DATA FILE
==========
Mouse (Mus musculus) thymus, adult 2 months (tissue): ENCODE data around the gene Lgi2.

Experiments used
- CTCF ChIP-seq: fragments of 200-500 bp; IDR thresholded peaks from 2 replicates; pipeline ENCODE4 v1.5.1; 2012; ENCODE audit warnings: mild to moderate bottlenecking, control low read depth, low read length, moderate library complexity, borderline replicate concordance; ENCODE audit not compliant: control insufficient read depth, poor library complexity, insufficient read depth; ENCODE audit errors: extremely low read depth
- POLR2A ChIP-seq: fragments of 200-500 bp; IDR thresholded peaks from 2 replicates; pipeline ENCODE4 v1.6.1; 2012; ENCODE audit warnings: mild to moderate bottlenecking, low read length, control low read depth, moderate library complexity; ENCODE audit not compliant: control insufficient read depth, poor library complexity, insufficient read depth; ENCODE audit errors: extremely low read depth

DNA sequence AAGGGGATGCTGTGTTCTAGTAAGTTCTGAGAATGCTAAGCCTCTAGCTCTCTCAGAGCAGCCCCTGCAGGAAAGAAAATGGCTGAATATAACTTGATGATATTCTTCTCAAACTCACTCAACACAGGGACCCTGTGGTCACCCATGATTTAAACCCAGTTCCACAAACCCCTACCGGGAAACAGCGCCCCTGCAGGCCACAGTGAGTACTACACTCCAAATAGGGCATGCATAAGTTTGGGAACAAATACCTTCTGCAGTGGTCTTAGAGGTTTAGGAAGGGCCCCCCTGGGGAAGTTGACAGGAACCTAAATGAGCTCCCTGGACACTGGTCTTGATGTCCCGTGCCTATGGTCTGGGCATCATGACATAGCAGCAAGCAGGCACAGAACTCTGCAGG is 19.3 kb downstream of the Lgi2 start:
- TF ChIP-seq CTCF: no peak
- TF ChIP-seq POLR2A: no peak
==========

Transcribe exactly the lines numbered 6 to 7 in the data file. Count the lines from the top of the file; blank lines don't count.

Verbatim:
- TF ChIP-seq CTCF: no peak
- TF ChIP-seq POLR2A: no peak